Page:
Then, as swallows laced the air
And evening drifted through the town,
I sat by Grandma on the lawn
And heard her talk of Calvary—
The thing called passion on a cross,
The rock rolled by, the empty tomb.
And Grandpa sinking in his chair,
Would gaze across the gravel road,
His eyes the gray of distant smoke,
The leaves and days about his feet—
The time he'd spent in WWI,
His years of caring for the sick.
And Polio Willy limping by,
As small and quiet as a moth,
Dissolving down the darkening path
To vanish at his mother's gate.
It was the going away of things,
Migration of the hawk and goose.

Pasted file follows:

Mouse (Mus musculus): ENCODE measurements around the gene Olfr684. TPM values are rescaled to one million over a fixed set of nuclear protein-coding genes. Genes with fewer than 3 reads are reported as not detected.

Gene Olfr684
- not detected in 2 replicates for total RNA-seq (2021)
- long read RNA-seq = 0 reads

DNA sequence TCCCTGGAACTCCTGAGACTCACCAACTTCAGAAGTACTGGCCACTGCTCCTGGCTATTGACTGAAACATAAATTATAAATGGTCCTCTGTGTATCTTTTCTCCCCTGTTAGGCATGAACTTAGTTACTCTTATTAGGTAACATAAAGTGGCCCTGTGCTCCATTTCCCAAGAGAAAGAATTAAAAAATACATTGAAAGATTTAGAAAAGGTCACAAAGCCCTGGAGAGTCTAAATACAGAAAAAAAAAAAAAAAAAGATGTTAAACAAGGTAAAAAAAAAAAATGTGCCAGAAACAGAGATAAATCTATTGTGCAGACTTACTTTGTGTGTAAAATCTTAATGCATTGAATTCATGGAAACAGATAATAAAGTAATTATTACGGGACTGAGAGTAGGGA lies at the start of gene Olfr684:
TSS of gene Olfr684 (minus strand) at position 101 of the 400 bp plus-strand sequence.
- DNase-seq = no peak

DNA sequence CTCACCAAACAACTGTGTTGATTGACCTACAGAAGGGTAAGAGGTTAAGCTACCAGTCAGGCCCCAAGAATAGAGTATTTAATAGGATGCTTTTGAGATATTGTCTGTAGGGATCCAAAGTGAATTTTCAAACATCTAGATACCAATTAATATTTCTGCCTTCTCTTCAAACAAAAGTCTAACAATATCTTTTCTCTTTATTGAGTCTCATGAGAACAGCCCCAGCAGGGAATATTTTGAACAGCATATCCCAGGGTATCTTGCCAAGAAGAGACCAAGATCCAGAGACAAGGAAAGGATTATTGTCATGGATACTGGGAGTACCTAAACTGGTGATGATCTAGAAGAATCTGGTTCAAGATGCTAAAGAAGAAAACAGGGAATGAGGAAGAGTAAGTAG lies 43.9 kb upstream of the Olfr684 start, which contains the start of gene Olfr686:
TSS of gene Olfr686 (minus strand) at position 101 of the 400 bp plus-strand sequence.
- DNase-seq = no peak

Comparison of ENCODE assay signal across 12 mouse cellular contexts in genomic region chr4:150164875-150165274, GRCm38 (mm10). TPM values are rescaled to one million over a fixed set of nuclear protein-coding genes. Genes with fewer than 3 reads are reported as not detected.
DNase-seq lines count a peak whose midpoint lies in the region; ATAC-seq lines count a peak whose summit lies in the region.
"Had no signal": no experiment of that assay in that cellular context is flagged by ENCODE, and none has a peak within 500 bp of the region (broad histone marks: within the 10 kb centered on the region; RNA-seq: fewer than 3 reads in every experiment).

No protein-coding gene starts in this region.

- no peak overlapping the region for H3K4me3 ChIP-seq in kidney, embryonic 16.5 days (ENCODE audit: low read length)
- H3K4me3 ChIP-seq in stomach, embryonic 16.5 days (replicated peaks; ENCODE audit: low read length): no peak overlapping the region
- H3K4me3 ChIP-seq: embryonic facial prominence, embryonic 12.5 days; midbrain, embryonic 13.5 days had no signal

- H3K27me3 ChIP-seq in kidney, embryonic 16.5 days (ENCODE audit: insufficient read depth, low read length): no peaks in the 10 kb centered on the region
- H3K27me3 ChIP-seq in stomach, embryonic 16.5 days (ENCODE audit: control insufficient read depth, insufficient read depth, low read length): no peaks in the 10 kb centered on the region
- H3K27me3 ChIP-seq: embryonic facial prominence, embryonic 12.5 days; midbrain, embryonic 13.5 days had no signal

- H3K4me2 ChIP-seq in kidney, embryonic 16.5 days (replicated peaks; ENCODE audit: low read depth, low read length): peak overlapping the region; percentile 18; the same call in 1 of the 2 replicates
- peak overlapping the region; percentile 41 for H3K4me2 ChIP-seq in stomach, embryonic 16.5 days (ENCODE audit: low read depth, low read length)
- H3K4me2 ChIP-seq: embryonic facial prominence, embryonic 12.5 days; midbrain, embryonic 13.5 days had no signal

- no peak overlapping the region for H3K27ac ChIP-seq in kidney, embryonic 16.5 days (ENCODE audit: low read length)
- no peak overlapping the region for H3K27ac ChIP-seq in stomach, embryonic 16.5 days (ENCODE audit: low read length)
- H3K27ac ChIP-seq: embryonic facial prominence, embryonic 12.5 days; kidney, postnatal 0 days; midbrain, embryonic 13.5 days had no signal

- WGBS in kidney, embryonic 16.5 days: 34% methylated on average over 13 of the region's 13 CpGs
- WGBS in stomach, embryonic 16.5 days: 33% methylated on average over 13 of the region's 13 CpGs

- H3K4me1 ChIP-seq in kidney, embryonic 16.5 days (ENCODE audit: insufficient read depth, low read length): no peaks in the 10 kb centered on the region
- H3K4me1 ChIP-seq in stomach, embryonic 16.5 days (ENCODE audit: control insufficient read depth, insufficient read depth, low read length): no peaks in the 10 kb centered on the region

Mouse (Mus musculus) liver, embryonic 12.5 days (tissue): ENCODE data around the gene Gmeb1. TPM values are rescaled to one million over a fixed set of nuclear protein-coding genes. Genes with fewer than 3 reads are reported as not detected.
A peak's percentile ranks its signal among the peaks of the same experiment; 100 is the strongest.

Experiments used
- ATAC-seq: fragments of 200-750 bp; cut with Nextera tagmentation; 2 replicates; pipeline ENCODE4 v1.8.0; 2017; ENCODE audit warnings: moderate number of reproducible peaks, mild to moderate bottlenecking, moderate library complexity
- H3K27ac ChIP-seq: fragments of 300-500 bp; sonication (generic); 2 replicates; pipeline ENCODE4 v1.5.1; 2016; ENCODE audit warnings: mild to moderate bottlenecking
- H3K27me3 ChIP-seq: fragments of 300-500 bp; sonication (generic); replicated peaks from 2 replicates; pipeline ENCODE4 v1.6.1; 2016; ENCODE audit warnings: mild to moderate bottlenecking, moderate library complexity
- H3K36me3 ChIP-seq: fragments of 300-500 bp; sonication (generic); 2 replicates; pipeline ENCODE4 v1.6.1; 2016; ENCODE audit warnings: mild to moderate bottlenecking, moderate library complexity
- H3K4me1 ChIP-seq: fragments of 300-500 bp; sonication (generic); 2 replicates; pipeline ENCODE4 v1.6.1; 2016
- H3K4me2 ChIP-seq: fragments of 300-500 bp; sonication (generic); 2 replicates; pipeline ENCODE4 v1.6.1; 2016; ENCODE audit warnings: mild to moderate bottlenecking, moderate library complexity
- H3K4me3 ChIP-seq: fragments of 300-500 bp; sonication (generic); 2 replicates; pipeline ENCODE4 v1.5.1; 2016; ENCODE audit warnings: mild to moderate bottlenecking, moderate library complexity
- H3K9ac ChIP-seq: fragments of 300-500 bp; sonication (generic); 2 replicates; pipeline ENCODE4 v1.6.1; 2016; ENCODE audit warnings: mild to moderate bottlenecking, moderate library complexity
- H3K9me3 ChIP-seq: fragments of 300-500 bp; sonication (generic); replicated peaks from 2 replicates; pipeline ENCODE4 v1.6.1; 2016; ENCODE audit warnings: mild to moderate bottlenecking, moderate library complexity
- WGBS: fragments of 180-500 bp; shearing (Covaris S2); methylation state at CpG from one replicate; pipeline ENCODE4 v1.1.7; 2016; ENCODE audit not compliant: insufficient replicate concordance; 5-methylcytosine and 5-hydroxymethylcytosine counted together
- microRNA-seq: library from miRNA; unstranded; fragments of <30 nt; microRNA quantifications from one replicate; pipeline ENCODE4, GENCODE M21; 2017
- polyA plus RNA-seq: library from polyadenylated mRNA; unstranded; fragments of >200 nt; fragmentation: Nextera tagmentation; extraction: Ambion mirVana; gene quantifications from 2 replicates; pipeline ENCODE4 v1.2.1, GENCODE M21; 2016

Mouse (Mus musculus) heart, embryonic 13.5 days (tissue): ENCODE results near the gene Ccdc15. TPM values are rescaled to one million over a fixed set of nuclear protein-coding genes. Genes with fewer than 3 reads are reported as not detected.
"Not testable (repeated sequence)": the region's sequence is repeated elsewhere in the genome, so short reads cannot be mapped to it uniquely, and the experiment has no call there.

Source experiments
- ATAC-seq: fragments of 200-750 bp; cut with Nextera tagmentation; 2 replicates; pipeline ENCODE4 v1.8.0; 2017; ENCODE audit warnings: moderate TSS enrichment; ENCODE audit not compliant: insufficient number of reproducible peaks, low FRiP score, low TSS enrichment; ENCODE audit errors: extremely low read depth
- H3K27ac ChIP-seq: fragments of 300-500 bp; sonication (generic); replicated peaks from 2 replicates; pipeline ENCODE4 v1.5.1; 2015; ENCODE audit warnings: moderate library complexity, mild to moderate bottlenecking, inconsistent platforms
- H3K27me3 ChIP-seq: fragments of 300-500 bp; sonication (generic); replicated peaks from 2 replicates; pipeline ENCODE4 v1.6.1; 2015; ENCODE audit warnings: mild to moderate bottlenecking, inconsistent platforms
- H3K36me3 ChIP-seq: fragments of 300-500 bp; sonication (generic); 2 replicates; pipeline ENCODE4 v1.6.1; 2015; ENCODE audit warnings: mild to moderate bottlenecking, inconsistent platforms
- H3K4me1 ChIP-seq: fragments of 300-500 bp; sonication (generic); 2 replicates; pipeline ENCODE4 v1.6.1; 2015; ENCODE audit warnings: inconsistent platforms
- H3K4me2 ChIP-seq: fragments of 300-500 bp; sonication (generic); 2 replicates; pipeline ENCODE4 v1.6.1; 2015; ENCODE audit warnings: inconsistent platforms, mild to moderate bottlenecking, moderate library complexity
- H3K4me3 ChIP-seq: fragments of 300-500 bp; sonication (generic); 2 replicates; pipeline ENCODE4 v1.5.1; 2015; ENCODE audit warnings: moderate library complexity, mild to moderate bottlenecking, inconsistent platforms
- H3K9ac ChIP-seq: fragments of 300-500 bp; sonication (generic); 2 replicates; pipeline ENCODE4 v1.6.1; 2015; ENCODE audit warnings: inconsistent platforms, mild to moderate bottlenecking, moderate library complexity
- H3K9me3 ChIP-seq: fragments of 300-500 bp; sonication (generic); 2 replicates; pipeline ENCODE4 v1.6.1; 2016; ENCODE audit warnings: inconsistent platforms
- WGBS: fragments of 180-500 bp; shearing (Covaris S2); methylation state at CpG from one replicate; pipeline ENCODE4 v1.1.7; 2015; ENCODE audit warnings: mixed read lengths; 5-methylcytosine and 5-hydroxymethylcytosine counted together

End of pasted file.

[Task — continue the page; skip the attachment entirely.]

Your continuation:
Then drops of starlight touched the sky,
And insects whispered in the grass
Of fathers lost, a war now won,
And all the love we'd left undone.
Sandy, sing me of butterflies born
In the violet hills of spring;
A poem of boys in summer sun
Walking a path they have worn.
Tell me of horses beyond the fence,
Of clouds that graze the sky.
Sing me the flight of Canada geese,
Or the rattle of trucks rolling by.
Sandy, say horses still nod their heads
When morning lifts its eye.
Say they're as lovely as ghosts in the mist.
I don't give a damn if you lie.
I don't want to know which boy went to war,
Which mother had to die.
I don't want to hear the victim's cry
Or the howl of a drunk at the door.
Sing me, my Sandy, of amber grain,
Of purple hills in rain.
Sing of rivers like silk through the land.
Weave me a lie in the air with your hand.